The best of 'Reader Comments': Hotmail security fears and PC birthday arguments

Each week silicon.com is inundated with comments from you, our readers. Here we bring you the best reactions to some of our stories from the past fortnight...

Each week silicon.com is inundated with comments from you, our readers. Here we bring you the best reactions to some of our stories from the past fortnight...

This week we feature your responses to concerns that Hotmail was toppled by the Code Red worm and the emotive issue of the PC hitting the big two-oh.

Hotmail falls to Code Red

Pretty poor show...
Paul Kuczora
And this is the company that wants us to give them all of our personal and financial data to use with Hailstorm? In your dreams Bill.

David Smith
What chance do we stand?
What chance does anyone have if the mighty Microsoft can't be bothered to get it right?

...But pretty satisfying
John Rutter
After all the highbrow comments from Microsoft about applying the latest patches, it's somehow nice to see them fall foul of this. Their speciality is in user-type software really, not in secure and reliable servers.

This just goes to show even they cannot get their machines to run reliably, what hope for those poor customers handing over endless license fees?

Golden oldies swap pipe and slippers for a nice little start-up
German workers over the hill at 40

Over the hill at 40?...
Name withheld
...yeah right. They miss out on a number of things in the survey. Those over forty are:
1. more stable
2. more reliable
3. more able
4. more experienced

I prefer 40+ for contracts because they deliver.

Wet behind the ears
anonymous
Ageism? Tell me about it... How about the opposite - and in my opinion, worse - kind of ageism in the IT world?

"I'm sorry sir, you're too young to work here."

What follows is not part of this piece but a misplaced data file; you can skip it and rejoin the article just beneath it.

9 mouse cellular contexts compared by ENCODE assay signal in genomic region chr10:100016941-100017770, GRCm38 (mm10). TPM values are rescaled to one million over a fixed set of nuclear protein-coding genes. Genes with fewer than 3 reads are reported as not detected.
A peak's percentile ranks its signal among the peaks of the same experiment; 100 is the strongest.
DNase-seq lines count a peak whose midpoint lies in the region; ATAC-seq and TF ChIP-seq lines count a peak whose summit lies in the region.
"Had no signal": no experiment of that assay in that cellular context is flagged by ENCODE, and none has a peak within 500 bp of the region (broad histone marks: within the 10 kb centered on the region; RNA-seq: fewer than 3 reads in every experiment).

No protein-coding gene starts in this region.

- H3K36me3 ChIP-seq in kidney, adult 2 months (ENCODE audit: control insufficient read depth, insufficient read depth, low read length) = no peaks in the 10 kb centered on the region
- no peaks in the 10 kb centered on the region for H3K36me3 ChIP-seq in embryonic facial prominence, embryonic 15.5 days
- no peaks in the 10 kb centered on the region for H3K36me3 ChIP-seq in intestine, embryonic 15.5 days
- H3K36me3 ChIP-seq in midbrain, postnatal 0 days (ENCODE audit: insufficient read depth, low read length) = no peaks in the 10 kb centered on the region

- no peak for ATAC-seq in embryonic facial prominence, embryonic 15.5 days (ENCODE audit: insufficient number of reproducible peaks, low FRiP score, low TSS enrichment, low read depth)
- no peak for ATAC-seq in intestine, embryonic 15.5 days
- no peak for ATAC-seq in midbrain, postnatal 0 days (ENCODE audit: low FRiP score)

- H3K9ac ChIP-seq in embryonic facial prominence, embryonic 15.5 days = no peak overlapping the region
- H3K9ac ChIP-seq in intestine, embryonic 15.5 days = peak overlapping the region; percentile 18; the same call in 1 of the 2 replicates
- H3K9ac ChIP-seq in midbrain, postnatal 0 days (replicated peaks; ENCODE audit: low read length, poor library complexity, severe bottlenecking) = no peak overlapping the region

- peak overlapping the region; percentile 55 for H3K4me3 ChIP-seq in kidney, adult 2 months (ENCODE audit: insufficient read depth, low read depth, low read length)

I'm currently employed by a top London university, who saw past my age (17) and employed me as a programmer/general IT guy. Many places refuse to employ anyone under the age of about 23, which is highly politically incorrect. I am at least, if not more, tech-savvy than most of the people in the 'employable' age group that I know, but can I even get an interview?

So, to all you HR/IT managers people out there, start looking for young, fresh talent! Everyone knows younger people are better at IT anyway (oops, now I'm being ageist!).

The secret history of the PC Not everyone enjoys celebrating yet another birthday, but last week IBM was quite happy to honour the PC for reaching the grand old age of 20.

20 last week - or was it?
Hugh Davies
To say 20 years ago IBM was mostly only in a few research installations is total hooey!
40 years ago yes - as I remember. I still have a Compaq luggable in the attic - might be worth something one day!

Apple's even older!
Dave Madden

Apple is now 25.
Yesterday IBM celebrated the '20th Anniversary of the PC' with 'nostalgia and hope'. Today the following email arrives from Apple UK's PR company to put the record straight.

April 1976: Steven P. Jobs and Stephen G. Wozniak founded Apple in Palo Alto/California. In their famous garage they developed and produced the Apple I, the first PC circuit board. It had 8kb RAM and an interface for a monitor.

April 1976: The first circuit boards were available at the Byte Shops. The slogan of the advertisement was 'Byte into an Apple'. The idea for the logo was born.

1977: The first real PC the Apple II was developed and sold. This computer could be directly connected to a TV.

1981: IBM introduces the Personal Computer.

2001: IBM celebrates the 20th Anniversary of the PC - five years later!

So how can you celebrate coming 2nd?

Oldie but goldie
Ken Clayton
In 1980 I worked for what was then Leyland Cars. The guy in the finance dept had heard about mini computers but the IT people wouldn't let him have one, so he built his own.

By 1983, we had an Apple in my department (4 external 5.25 FDDs) to handle registrations for product launches and conferences. I went freelance in 1984 and, I think later that year, bought my first PC, a Sanyo MBC 550 with two 5.25 FDDs (no HDD). I`ve still got it somewhere, complete with Wordstar, Calcstar etc program disks. The PC with a Brother HR15 daisywheel printer plus the software cost me around £1,500. It lasted a long time and I wrote 2 books and thousands of articles on it.

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